Academic journal article High School Journal

Transnational Messages: What Teachers Can Learn from Understanding Students' Lives in Transnational Social Spaces

Academic journal article High School Journal

Transnational Messages: What Teachers Can Learn from Understanding Students' Lives in Transnational Social Spaces

Article excerpt

This study investigates how comments that Mexican nationals made about U.S. schools influenced Mexican immigrant adolescents' perceptions of and experiences in U.S. schools. I investigated the diffusion of this information at three specific points in time--prior to immigration, upon entry to the U.S., and after a few years of living in the U.S. and attending schools here. By sharing information across borders, these Mexican immigrant students and their co-nationals formed a transnational social space, where immigrant children established and maintained productive ties between their country of origin and their receiving country. The themes that these transnational messages revealed included issues of cost of education, concerns with academic quality, value of the English language, social struggles, and racial confrontations in U.S. schools. This article also addresses how U.S. teachers can develop a teaching agenda that addresses the concerns revealed by these transnational messages.

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Mexican students are an ever growing force within U.S. public schools (Ruiz de Velasco & Fix, 2000). The last census (Guzman, 2000) established Latinos as the fastest growing minority in the United States and among this group, the Mexican origin population was the largest. Due in part to their demographic significance, students of Mexican origin continue to warrant attention in the educational community.

Based on the data collected from my qualitative study entitled, Transnational Messages: Experiences of Chinese and Mexican Immigrants in American Schools (Brittain, 2002), I discuss how the information exchanged by Mexican co-nationals can help teachers to understand and better serve their immigrant students. The study aimed to document how immigrant adolescents from Mexico received information about U.S. schools from co-nationals (individuals born in their countries of origin but who resided either in the U.S. or in the country of origin). By sharing information across borders, these Mexican immigrant students and their co-nationals socialized in a transnational social space (Portes, 1996; Smith & Guarnizo, 1998).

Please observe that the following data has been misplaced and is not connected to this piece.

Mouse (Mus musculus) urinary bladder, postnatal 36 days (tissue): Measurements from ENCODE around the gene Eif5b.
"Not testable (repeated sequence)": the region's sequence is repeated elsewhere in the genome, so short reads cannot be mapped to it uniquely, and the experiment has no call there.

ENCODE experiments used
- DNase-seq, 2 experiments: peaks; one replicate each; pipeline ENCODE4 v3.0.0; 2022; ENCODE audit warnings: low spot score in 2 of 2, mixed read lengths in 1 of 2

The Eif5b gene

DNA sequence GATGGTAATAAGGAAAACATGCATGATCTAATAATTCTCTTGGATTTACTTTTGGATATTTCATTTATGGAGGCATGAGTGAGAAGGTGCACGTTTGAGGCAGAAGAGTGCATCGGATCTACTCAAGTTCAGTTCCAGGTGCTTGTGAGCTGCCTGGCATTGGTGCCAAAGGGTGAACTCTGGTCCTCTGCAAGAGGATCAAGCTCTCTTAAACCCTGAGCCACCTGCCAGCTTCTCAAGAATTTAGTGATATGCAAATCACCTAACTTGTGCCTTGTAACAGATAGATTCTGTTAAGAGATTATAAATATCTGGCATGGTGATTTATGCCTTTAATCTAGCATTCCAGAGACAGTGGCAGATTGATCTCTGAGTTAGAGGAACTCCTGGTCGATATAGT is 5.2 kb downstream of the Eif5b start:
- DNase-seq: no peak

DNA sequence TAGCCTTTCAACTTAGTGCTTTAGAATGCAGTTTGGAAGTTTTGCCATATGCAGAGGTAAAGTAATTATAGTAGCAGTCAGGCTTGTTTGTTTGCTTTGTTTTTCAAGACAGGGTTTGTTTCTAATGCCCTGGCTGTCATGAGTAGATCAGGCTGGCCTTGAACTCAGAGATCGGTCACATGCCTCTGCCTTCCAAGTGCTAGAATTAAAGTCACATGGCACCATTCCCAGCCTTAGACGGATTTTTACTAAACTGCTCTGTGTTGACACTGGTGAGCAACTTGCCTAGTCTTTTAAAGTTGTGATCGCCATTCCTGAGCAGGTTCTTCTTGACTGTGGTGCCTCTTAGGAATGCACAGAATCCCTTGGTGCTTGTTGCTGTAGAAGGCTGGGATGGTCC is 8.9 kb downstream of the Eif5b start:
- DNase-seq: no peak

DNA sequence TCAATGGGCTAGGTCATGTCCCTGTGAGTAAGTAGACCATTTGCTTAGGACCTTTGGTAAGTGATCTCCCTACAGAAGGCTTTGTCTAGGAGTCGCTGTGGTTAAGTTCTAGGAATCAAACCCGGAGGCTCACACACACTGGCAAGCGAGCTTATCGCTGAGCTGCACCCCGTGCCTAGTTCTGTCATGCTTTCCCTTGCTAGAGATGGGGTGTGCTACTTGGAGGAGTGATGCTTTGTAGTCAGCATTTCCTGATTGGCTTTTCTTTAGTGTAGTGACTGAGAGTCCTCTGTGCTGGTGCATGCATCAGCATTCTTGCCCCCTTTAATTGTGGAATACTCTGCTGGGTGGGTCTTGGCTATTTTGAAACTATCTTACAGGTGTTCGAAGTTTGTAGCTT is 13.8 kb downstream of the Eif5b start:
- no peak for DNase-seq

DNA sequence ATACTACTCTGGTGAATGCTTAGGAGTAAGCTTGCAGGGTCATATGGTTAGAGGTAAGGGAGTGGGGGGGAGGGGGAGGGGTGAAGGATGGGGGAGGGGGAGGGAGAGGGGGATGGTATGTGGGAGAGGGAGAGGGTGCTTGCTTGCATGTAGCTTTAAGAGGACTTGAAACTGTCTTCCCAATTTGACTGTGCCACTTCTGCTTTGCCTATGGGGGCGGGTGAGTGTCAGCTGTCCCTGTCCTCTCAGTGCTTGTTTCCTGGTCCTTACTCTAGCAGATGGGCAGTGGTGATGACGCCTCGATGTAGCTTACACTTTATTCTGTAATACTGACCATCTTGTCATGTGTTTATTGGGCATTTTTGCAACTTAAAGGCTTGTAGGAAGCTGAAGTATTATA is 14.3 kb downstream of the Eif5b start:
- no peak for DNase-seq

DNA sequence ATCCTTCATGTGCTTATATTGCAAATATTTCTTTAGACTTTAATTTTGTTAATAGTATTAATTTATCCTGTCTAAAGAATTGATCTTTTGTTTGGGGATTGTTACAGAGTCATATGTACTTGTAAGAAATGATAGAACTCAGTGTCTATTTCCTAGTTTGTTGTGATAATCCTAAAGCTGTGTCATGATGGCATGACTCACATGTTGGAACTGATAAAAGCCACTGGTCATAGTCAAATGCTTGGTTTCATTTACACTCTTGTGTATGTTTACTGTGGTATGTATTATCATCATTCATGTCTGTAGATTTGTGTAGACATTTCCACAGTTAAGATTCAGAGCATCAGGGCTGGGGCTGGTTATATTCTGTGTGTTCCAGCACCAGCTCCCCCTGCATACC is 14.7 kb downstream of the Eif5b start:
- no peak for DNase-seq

Contrary to the assimilation model that claims that immigrants leave their ties to their country of origin once they migrate, the notion of transnational social spaces proposes that immigrants create social spaces that allow them to establish and maintain productive ties between their country of origin and their receiving country (Besserer, 1998).

Findings from the Transnational Messages study showed how perceptions of U.S. schools were constructed in part based on these transnational exchanges. These perceptions reflected specific values or expectations of Mexican immigrant adolescents with respect to U.S. schooling. Issues of cost of education, concerns with academic quality, value of the English language, social struggles, and racial confrontations were themes that these transnational messages revealed. These themes continued to be shared over time from more established immigrants to newcomers. Teachers and other educational professionals could benefit from understanding these transnational messages, which in turn have implications for instruction and educational policy.

Transnational Social Spaces: A Foundation for Educational Research

Most immigration after 1945 has increased ethnic diversity in most receiving countries (Castles & Miller, 1998). Transportation and communication advances contributed to the formation of a new global economic order, where inter-cultural and international encounters were more prevalent than before (Appadurai, 1996). These changes in diversity, technology, and communication contributed to the globalization of migration, "the tendency for more and more countries to be affected by migration movements at the same time" (Castles & Miller, 1998, p. 8). Transnational theory recognizes that some immigrant groups continue to have strong ties with their countries of origin once they reside in their receiving community (Smith & Guarnizo, 1998). …

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